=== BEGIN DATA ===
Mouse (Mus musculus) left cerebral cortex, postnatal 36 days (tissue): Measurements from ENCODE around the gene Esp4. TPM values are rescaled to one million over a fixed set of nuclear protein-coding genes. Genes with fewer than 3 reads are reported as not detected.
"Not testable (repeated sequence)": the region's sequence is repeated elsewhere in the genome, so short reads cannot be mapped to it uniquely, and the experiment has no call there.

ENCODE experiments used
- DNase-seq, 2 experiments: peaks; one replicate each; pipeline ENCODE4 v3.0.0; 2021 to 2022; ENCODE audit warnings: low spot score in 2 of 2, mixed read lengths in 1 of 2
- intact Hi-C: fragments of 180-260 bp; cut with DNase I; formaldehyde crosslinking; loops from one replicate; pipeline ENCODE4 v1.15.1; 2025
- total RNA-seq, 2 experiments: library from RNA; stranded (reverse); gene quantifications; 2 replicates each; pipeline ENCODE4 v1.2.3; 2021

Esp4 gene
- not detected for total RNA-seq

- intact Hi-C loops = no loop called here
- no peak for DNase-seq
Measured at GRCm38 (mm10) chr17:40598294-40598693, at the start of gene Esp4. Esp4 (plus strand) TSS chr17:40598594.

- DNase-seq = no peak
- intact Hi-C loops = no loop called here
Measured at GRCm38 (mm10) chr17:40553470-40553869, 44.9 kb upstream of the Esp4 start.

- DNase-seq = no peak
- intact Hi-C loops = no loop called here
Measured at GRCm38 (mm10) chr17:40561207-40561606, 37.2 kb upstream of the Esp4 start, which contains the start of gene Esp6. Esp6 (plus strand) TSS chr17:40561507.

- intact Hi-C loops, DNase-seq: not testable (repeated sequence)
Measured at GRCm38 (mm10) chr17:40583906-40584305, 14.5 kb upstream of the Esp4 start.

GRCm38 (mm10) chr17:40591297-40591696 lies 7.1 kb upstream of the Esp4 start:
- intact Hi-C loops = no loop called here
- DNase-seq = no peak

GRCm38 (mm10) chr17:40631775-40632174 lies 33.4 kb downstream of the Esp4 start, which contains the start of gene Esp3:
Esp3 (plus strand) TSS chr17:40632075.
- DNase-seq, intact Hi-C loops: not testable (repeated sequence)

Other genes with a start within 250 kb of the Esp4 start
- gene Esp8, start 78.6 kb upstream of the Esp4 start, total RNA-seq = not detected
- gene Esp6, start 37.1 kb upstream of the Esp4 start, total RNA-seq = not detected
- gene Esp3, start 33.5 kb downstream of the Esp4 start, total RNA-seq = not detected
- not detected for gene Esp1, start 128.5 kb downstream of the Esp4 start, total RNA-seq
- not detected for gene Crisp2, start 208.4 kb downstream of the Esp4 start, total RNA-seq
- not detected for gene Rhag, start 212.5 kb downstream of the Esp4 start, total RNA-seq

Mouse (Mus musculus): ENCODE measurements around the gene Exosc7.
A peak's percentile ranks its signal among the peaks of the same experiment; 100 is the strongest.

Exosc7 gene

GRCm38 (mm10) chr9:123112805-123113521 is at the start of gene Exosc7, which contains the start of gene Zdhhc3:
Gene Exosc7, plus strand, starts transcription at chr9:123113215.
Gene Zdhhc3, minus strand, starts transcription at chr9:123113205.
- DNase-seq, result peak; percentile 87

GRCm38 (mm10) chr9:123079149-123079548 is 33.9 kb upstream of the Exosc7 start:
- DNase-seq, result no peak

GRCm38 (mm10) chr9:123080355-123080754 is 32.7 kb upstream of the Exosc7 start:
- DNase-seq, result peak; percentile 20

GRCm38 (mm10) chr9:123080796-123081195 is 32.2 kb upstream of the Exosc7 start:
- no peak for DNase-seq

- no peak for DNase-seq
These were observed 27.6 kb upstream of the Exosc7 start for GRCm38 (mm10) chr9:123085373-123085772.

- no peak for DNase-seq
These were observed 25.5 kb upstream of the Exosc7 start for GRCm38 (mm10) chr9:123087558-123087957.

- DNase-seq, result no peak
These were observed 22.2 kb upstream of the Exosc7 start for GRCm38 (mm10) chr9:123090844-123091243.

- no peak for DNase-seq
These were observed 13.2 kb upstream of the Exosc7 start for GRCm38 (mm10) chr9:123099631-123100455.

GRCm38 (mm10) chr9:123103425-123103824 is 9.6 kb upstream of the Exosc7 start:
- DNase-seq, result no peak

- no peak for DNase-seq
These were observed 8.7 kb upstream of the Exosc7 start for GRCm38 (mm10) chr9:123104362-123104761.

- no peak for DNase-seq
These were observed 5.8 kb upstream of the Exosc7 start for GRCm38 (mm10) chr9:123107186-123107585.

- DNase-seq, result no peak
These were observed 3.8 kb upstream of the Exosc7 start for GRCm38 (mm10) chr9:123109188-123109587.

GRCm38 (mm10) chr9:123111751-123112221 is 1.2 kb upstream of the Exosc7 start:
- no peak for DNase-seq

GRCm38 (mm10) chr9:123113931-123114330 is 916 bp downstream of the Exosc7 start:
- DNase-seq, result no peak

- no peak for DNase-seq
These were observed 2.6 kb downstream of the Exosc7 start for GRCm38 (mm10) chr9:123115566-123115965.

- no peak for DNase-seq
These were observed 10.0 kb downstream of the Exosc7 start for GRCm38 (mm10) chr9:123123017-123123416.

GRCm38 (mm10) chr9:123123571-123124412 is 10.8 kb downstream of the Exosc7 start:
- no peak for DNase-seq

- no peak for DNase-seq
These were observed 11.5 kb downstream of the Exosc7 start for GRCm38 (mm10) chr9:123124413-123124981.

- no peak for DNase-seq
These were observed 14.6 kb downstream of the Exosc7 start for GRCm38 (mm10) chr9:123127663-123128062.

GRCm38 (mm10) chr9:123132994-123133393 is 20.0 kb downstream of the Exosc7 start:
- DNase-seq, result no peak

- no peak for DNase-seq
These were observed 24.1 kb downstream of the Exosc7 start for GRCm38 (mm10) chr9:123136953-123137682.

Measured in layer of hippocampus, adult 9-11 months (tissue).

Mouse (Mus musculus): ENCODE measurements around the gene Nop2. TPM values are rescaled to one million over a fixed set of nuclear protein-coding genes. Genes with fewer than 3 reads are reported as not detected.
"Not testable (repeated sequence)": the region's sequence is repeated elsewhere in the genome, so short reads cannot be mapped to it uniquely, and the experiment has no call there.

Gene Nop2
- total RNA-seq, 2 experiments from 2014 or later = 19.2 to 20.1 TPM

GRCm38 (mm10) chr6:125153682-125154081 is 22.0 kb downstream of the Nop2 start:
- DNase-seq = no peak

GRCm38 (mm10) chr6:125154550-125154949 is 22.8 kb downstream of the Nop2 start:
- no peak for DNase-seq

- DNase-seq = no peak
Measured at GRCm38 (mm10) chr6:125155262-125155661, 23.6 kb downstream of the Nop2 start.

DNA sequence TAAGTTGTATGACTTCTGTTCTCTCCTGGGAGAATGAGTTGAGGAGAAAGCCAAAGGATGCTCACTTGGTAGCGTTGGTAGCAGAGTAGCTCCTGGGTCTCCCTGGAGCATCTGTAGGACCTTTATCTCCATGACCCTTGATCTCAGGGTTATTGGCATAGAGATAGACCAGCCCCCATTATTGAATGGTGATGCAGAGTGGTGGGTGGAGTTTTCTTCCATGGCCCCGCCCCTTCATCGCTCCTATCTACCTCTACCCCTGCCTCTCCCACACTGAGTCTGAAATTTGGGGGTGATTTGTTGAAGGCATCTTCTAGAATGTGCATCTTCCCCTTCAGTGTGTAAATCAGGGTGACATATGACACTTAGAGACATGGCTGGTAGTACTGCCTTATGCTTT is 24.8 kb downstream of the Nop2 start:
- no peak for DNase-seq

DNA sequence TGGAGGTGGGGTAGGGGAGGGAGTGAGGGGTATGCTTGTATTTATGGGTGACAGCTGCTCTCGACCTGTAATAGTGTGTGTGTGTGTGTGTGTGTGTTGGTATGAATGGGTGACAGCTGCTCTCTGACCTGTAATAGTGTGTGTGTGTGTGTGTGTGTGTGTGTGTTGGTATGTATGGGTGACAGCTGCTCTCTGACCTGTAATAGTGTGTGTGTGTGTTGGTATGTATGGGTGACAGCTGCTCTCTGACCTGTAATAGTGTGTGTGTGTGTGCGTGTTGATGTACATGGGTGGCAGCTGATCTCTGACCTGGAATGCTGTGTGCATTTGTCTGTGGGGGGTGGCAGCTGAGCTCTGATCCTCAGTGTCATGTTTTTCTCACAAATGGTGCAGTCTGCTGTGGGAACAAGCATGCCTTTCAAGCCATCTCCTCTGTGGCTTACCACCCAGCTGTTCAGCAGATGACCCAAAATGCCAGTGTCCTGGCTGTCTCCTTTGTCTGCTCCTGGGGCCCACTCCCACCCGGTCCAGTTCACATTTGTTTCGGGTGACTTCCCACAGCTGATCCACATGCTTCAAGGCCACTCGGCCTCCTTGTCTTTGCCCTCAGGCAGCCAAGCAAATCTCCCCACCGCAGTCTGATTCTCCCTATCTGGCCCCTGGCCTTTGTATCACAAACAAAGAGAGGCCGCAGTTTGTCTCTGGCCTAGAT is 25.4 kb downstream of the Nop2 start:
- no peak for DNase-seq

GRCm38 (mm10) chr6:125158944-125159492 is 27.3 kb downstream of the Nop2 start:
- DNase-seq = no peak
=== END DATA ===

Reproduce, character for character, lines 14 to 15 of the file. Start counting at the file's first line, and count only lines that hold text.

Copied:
Measured at GRCm38 (mm10) chr17:40553470-40553869, 44.9 kb upstream of the Esp4 start.

- DNase-seq = no peak